BC Pharmacy Association holds virtual Annual General Meeting 2021

Updated on August 5, 2021 (Originally posted on July 29, 2021) The Tablet
agm 2021 bcpha

Left to right: BCPhA Controller Gary Mui, CEO Geraldine Vance, President Annette Robinson and Legal Counsel Sara Levine at the 2021 BCPhA virtual annual meeting in June.

On June 17, 2021, the Association held its Annual General Meeting and shared updates with members in attendance on the Association’s work over the past year. The meeting included presentations from President Annette Robinson and CEO Geraldine Vance. 

President Annette Robinson:

"After the start of 2020, I don’t think any one of us could have imagined what last year looked like for pharmacies. In March 2020, all our roles changed. Patients came to pharmacies asking for early refills, pharmacists were trying to manage drug shortages while doctors offices were closing. When fall came, we were managing a flu season during a pandemic and delivered more than 1 million flu shots. Since COVID-19 hit, the BC Pharmacy Association has had to shift priorities with nearly all advocacy efforts put towards helping the government understand the importance of community pharmacy and the impact the pandemic has had on our profession. 

Due to provincial health officer’s orders our face-to-face conference could not proceed, but the Association quickly pivoted to offer more and more webinars and virtual training. The staff kept members up to date with daily COVID-19 and flu news updates. Meanwhile, the team worked hard to develop strong relationships with decision-makers that helped lead to pharmacy’s involvement in the COVID-19 vaccine rollout campaign, even though the province was on track to use mass clinics."


CEO Geraldine Vance:

"It’s hard to remember what work was like pre-pandemic. As was the case for many of our members, COVID-19 has felt all-consuming for the Association. The ground seems to shift on a daily and nearly hourly basis. Certainly, in 2020, our efforts were focused on working with government to ensure pharmacies were in the best position to deliver patient care under very difficult circumstances. We were able to have a close eye on the evolving situation because the Ministry chose to add the BC Pharmacy Association to the province’s COVID-19 response team. Our work in that regard included taking the lead on developing an emergency response plan for pharmacy — the entire sector — and we created an opportunity for the Canadian Association for Pharmacy Distribution Management (CAPDM) to be part of this planning work. This allowed us to raise direct operational issues that faced pharmacies across the province.

For example, we advocated for some compensation to offset additional costs pharmacies face for things like physical barriers in their dispensary, we secured reimbursement, while modest, for up to $155 for pharmacies’ physical barriers. We also advocated on emerging issues related to distribution challenges in the early days after the pandemic was declared. Our priority was to ensure that members would be protected from audit penalties when they needed to dispense less than the usual 90 days supply. While B.C. took a very different approach on this issue, we were able to get the ministry to allow pharmacies the flexibility to dispense quantities based on their own individual inventory. It is important to remember that this flexibility still is in place while the pandemic continues to be a public health emergency.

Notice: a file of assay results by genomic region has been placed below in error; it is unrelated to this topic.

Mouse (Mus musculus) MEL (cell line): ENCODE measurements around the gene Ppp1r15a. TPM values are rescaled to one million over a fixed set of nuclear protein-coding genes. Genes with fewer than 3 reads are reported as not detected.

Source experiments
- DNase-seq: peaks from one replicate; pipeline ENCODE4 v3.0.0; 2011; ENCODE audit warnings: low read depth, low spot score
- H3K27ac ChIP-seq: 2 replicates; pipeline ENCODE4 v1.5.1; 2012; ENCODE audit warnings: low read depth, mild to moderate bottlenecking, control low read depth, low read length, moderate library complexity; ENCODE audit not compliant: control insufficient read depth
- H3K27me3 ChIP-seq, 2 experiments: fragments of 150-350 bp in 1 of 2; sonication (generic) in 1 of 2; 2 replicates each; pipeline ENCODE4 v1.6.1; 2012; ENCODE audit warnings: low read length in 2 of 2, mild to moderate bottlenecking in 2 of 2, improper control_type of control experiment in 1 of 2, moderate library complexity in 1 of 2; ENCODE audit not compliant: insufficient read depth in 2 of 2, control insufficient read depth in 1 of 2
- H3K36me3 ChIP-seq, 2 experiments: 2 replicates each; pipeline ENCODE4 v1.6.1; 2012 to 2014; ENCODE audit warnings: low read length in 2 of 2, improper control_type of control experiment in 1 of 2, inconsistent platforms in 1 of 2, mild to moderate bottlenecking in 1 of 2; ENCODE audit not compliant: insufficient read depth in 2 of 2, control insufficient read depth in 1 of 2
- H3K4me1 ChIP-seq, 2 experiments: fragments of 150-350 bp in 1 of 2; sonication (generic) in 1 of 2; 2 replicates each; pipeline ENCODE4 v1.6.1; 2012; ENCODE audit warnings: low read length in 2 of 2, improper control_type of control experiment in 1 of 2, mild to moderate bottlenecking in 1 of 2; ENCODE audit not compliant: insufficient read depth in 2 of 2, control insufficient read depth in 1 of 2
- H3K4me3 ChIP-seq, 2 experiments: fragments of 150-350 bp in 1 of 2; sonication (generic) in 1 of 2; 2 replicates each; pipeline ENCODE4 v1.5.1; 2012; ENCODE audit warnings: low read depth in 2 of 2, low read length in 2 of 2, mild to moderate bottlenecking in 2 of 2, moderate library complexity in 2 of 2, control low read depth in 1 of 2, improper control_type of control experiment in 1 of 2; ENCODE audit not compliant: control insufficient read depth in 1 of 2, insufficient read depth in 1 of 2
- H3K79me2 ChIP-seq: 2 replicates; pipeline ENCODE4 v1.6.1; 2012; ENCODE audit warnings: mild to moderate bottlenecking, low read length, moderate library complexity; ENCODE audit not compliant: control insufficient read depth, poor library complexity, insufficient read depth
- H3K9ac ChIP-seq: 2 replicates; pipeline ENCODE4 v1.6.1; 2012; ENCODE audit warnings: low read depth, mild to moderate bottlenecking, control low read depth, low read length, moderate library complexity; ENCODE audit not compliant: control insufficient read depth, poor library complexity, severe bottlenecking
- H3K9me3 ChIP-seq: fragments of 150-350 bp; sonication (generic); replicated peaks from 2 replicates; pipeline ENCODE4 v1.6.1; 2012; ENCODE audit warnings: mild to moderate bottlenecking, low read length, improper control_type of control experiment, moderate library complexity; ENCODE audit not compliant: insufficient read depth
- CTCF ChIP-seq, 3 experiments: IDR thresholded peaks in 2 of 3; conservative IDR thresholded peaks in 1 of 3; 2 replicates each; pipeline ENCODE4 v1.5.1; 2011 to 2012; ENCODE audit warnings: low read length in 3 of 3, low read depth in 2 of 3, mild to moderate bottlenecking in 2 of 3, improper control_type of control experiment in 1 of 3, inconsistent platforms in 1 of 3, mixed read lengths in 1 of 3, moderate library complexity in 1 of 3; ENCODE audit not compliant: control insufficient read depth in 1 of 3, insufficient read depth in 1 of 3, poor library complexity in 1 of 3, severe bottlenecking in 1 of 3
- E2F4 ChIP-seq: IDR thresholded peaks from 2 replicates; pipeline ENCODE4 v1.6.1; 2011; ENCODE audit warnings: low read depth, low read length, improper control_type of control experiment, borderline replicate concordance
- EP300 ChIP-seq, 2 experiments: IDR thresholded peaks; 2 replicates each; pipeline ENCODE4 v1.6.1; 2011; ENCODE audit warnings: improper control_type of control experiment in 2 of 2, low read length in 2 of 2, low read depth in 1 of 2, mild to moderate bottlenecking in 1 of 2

Our efforts on easing operational challenges in the COVID-19 environment resulted in pharmacists being able to increase the emergency refill limits, removing requirements for patient signatures as part of the witnessing requirements and for delivery of OAT medications.

Another key development in 2020 was that we received an agreement in principle from the Deputy Minister of Health to move forward with developing an implementation plan for direct distribution of vaccines. We have certainly seen that proceed this year with the COVID0-19 vaccine. 

The biggest highlight for 2020 was the increase in these injections fee for all publicly funded immunizations. In the fall, we saw the government approve a 20% increase to the fee, moving from $10 to $12.10. It was retroactive to all publicly funded flu shots, of which as we know, pharmacists gave more than a million. The work we did in 2020 really set the stage for 2021, which we have seen has also been a tumultuous year, with questions around the vaccine role and the impact on worldwide supply.

We continue to work hard for members to ensure that your voices are represented to decision makers at the highest levels. We will continue to do this through the rest of the remainder of the pandemic."

BC Pharmacy Association completes electronic voting transition

Over the last three years, the BCPhA has been transitioning to electronic voting for Board of Directors elections. After the success of the past two elections, which used electronic methods, the BCPhA Board of Directors has recommended to the membership that the final stage of the transition be implemented. These changes enable the elections to be held electronically and ends the practice of mailing ballots to members. The resolution to enable these changes was introduced at the 2021 Annual General Meeting, and passed with 78% in favour.

This article is featured in The Tablet. The Tablet features pharmacy and industry news, profiles on B.C. pharmacists, information on research developments and new products.